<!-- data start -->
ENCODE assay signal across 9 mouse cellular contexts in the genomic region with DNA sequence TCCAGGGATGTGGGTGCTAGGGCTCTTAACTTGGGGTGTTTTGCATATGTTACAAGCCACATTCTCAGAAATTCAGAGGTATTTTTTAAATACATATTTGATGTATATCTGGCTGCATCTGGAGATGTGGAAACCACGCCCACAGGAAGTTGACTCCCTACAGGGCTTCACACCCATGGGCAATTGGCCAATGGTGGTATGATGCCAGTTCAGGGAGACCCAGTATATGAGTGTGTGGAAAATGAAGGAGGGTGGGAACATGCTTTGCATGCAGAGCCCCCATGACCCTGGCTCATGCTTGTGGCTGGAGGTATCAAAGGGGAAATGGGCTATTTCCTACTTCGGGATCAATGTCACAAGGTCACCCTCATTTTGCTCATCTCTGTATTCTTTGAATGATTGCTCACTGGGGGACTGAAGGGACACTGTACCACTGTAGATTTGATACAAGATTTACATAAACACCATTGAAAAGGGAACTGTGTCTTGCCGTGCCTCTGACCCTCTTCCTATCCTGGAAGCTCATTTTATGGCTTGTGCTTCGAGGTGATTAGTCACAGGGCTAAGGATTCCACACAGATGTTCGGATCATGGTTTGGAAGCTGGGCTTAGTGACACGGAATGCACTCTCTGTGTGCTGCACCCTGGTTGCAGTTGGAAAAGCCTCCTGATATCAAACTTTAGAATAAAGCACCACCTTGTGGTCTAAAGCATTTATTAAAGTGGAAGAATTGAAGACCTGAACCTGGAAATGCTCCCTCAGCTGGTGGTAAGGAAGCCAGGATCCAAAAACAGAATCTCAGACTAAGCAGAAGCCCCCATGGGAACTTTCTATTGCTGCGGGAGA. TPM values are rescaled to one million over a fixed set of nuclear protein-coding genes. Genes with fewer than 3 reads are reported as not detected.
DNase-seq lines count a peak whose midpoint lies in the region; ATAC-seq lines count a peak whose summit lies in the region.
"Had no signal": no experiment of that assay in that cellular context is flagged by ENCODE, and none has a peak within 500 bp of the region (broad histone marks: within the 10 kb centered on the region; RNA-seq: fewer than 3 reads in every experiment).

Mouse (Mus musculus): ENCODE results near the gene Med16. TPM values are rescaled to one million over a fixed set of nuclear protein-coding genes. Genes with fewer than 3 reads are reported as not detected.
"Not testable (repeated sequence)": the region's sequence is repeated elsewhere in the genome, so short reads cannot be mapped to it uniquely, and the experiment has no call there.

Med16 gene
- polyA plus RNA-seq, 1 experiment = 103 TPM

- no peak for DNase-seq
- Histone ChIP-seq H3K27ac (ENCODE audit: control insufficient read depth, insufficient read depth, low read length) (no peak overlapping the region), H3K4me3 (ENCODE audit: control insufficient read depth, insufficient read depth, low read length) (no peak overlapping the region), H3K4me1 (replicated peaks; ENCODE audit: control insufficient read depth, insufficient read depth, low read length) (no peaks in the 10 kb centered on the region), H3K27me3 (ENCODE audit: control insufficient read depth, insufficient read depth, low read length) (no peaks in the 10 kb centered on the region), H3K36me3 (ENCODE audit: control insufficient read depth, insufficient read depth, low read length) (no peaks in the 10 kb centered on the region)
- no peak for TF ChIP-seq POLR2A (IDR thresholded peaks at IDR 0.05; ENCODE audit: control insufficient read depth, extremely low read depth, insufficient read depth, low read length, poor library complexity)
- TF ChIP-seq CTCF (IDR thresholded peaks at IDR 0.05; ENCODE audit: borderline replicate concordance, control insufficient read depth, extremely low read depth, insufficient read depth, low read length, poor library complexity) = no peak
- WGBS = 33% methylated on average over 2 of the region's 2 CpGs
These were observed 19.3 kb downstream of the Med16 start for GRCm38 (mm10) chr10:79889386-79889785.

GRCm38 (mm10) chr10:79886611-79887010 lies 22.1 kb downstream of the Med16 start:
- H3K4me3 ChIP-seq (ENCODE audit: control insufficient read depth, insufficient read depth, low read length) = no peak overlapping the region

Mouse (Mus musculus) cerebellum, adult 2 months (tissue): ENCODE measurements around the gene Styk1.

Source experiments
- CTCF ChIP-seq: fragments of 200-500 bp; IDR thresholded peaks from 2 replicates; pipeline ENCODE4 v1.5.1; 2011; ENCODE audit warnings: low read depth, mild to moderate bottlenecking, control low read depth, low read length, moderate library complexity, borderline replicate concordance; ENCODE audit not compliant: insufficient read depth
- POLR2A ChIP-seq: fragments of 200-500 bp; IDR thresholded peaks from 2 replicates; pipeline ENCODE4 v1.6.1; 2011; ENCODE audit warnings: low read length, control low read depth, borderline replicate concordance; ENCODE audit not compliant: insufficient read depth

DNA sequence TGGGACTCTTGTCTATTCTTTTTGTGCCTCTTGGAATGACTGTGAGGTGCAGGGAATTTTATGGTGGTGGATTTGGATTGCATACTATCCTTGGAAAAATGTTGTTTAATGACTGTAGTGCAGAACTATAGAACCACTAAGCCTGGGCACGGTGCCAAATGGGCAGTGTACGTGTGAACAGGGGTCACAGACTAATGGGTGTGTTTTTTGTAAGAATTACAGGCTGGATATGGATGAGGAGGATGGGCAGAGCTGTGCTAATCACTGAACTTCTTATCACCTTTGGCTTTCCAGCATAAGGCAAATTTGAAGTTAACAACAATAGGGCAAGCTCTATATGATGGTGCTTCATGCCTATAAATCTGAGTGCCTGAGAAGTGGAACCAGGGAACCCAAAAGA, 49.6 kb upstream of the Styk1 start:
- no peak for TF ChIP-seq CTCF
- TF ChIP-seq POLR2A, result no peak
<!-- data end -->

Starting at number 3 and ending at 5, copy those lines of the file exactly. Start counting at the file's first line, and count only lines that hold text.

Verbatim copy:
"Had no signal": no experiment of that assay in that cellular context is flagged by ENCODE, and none has a peak within 500 bp of the region (broad histone marks: within the 10 kb centered on the region; RNA-seq: fewer than 3 reads in every experiment).

Mouse (Mus musculus): ENCODE results near the gene Med16. TPM values are rescaled to one million over a fixed set of nuclear protein-coding genes. Genes with fewer than 3 reads are reported as not detected.
"Not testable (repeated sequence)": the region's sequence is repeated elsewhere in the genome, so short reads cannot be mapped to it uniquely, and the experiment has no call there.